At the risk of interrupting all the good, clean fun over the antics of Dan “Unfit to Report” Rather, I want to call your attention to a piece in the City Journal on the virtue of rote memorization.

Progressive educators today tend to frown on rote memorization, but that was the staple of an education until recently.

The City Journal piece is worth reading in full, but here’s a tidbit to whet your appetite: 

“The memorization and recitation of the classic utterances of poets and statesmen form part of a tradition of learning that stretches back to classical antiquity, when the Greeks discovered that words and sounds–and the rhythmic patterns by which they were bound together in poetry–awakened the mind and shaped character. They made poetry the foundation of their pedagogy. Athenian schoolboys learned by heart the poetry of Homer, through which they gained mastery of their language and their culture. They memorized as well, in versified form, the civic pronouncements of Solon, the founder of the Athenian political tradition.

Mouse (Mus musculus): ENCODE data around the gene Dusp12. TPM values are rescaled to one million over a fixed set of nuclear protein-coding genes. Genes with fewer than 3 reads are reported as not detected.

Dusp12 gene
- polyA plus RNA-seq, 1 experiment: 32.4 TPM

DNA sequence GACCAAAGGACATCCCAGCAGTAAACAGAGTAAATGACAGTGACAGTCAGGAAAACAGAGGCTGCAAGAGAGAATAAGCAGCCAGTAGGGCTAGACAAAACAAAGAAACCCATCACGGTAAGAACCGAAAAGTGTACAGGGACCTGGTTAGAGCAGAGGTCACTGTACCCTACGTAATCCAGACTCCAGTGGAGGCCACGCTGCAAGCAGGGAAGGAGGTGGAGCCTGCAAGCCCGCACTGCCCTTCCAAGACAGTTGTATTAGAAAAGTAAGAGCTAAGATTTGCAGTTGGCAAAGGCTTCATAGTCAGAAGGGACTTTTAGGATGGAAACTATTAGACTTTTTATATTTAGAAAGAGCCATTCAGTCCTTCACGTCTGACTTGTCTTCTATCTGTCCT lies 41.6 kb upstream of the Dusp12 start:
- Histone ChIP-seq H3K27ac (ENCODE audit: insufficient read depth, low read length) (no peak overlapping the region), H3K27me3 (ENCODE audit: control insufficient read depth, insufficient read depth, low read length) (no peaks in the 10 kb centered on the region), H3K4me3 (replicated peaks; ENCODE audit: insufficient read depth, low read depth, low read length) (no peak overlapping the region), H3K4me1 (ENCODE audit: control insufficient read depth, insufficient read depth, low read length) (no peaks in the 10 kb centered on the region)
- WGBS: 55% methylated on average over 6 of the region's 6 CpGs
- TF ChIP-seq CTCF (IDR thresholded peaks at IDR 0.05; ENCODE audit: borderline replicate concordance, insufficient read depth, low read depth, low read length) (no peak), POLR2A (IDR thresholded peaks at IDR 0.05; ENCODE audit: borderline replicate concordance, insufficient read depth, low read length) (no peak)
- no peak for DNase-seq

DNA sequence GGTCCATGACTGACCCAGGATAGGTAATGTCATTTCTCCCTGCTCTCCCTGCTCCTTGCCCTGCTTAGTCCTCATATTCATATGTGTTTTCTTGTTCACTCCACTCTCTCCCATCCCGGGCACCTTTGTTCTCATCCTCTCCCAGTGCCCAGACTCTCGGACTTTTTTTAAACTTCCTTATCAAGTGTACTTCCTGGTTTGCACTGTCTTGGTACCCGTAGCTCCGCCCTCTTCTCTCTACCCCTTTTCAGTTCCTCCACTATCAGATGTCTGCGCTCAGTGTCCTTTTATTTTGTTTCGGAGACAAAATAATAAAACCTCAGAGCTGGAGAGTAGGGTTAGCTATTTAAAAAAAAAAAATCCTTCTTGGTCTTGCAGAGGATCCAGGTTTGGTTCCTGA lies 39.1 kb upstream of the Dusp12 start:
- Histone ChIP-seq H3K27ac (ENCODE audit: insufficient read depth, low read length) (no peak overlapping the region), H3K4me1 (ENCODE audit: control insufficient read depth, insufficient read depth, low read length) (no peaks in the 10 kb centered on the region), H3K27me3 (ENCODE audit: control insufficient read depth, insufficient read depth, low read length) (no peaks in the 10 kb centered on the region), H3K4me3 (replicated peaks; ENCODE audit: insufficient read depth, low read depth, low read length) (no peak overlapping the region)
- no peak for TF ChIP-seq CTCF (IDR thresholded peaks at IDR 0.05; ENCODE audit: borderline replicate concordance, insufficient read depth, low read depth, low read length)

“In every epoch of Western history we find educators insisting that their pupils serve an apprenticeship in the work of masters of poetry and rhetoric. Saint Augustine, as a schoolboy in North Africa in the fourth century, studied only a very few Latin classics in school, principally Virgil’s Aeneid, great chunks of which he learned by heart. But within its ’narrow limits,’ the historian Peter Brown wrote in his life of the saint, the education the young Augustine received was ’perfectionist.’ ’Every word, every turn of phrase of these few classics,’ Brown observed, ’was significant and the student saw this.’ The ’aim was to measure up to the timeless perfection of the ancient classic.’”